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Leaders Start With Themselves—Or Fail

Leaders Start With Themselves—Or Fail

Whether you lead a following of 10,000 people or 5, there is one person you have the ability to influence more than anybody else. Whether or not you lead that person—and how you choose to do so—will ultimately determine the extent of your influence in the world around you.

I worked for Chick-fil-a throughout a good part of High School & College—roughly five years in all. In that time I held just about every position possible and worked with a lot of very different leaders. One leader in particular, though, sticks out in my mind.

This leader—we'll call him Steven—was one of the best motivational speakers I've known in my life. He could get in front of a room full of team members and captivate each one of us, hanging on his every word. We all looked forward to staff meetings because we knew we'd be at the receiving end of an impassioned speech, re-instilling in us our importance and value.

Unfortunately, Steven had a temper problem. It didn't happen often, but every once in a while he would snap—lashing out at whoever happened to be nearby.

Once, during a busy afternoon rush, Steven came into the kitchen and found a piece of chicken on the floor, wasted. Furious, he stopped our whole team to point out the blunder and lecture us on our carelessness. As he did so, the next batch of chicken finished cooking and he insisted on pulling it up himself. He was in such a foul mood that he slammed the basket of chicken into the holding pan, dropping three chicken filets onto the ground in the process.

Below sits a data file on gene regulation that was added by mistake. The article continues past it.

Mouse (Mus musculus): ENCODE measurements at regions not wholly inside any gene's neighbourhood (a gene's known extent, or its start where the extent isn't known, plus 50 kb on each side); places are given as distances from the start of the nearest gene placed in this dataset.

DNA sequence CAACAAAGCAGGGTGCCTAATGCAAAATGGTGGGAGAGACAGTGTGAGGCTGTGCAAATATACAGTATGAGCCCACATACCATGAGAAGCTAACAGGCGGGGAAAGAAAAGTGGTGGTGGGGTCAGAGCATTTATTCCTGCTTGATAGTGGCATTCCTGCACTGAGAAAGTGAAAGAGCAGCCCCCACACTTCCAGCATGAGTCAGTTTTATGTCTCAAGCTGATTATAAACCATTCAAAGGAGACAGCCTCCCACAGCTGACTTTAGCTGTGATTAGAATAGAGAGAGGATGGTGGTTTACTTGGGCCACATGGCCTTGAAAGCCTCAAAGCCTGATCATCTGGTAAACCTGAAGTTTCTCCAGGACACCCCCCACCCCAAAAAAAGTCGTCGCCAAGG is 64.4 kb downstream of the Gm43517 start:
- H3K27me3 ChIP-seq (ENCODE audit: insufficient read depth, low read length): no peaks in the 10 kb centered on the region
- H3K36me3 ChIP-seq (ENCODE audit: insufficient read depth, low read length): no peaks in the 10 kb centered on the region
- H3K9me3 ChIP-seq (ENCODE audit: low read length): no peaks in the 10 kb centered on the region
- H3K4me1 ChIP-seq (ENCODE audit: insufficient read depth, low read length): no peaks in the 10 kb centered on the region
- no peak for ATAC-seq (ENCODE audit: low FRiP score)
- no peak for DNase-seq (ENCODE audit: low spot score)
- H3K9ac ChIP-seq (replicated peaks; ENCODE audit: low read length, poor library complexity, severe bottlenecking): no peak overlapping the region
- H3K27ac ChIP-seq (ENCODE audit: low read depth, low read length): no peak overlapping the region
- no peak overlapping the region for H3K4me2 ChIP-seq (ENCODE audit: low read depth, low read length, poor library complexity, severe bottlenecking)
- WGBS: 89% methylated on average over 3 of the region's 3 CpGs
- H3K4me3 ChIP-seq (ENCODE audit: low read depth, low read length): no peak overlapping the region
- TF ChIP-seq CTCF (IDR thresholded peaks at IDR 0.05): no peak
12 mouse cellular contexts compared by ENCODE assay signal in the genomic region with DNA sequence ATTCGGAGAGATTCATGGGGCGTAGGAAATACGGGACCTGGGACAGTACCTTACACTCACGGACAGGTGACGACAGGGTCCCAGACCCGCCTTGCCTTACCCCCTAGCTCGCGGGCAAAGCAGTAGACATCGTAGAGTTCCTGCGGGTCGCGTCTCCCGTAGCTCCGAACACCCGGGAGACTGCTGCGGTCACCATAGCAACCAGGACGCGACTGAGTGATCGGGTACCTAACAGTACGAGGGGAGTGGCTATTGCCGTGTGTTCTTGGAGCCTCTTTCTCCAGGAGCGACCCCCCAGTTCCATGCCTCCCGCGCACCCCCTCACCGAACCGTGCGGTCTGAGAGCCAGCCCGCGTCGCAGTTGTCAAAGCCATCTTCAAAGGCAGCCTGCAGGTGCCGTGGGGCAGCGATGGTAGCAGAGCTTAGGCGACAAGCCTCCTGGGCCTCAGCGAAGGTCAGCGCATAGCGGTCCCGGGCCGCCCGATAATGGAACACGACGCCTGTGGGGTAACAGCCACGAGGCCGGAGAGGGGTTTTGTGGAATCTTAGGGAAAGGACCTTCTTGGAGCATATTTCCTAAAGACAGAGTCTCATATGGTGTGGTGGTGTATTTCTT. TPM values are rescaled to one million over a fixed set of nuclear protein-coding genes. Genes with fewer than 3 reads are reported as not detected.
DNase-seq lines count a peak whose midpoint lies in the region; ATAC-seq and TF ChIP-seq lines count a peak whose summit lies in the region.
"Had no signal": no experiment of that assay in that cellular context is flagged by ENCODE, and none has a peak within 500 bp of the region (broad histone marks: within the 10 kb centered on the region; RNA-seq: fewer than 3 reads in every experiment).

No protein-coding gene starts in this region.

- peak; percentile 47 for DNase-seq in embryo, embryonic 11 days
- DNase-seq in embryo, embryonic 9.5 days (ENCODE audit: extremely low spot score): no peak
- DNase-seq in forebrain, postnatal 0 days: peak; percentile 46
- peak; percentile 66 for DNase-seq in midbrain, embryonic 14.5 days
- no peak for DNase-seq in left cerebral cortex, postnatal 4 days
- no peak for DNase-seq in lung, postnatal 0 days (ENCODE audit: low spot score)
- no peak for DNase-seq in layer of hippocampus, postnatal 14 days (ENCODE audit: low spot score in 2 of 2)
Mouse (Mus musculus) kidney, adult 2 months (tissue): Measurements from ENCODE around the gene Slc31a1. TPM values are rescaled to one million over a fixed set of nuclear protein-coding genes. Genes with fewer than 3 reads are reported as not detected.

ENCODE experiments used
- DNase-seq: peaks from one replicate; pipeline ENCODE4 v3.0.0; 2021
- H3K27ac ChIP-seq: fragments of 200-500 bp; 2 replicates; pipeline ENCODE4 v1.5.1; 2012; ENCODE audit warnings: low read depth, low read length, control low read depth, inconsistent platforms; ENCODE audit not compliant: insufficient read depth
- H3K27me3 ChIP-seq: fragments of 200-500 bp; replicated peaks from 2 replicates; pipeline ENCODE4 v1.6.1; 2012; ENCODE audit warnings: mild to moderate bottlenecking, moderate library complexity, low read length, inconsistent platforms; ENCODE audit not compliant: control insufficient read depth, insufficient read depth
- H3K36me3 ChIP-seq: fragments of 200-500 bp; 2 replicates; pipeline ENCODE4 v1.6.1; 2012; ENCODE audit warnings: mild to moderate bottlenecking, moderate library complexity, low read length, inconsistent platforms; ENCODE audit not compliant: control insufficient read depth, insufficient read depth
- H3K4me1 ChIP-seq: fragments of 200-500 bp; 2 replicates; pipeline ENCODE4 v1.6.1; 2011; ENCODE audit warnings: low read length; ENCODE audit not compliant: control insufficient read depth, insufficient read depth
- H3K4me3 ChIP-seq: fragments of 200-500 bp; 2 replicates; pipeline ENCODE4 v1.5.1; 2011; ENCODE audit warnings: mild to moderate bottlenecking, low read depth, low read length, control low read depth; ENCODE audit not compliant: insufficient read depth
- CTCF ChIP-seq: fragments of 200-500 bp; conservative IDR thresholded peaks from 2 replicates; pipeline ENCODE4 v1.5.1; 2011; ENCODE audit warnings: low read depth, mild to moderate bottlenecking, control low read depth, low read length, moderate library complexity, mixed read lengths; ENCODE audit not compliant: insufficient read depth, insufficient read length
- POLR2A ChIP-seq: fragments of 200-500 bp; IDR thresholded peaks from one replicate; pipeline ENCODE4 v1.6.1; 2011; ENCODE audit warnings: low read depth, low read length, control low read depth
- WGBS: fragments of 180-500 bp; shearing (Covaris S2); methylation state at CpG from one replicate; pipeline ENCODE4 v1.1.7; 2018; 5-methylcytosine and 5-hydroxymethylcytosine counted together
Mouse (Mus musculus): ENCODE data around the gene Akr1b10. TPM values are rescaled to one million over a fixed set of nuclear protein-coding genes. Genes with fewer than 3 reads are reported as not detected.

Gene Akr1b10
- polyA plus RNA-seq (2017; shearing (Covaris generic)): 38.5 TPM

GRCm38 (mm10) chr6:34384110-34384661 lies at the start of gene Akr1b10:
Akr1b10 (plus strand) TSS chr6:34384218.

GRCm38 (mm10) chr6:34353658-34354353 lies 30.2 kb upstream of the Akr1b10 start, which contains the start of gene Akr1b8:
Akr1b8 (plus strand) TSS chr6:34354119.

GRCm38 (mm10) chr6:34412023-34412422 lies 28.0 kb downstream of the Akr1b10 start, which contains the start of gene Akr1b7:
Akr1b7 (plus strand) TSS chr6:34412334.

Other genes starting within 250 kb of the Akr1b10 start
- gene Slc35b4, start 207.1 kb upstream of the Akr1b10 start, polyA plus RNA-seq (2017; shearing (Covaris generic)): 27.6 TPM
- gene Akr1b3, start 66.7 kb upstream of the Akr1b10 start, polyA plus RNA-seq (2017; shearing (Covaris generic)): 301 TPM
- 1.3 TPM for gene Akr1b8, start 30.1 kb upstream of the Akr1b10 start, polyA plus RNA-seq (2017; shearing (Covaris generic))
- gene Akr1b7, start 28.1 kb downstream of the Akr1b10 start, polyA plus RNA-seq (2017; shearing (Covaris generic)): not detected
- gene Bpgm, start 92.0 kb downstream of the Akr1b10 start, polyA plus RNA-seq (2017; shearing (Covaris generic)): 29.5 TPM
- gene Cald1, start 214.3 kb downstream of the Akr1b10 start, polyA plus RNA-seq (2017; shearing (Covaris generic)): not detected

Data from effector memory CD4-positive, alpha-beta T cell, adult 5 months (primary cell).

Once he saw his mistake, he stormed out of the kitchen, went to his car, and left.

Despite the fact that this leader had a gift for speaking into people's hearts, his message fell upon deaf ears once he lost the respect of his followers.

If you fail to lead yourself, you lose the ability to influence others. (Tweet that)

A leader's role is to influence others towards some action or change. Once a leader loses that power, he's lost his effectiveness. The reality is that influence is derived from self-leadership because that's where real change starts.

Politicians are generally criticized for their moral decisions or inappropriate actions, not because they can't tell people what to do. The same goes for celebrities or leaders of any kind—respect is based on whether or not you can lead yourself in the public eye.

How has self-leadership affected your level of influence (for better or worse)?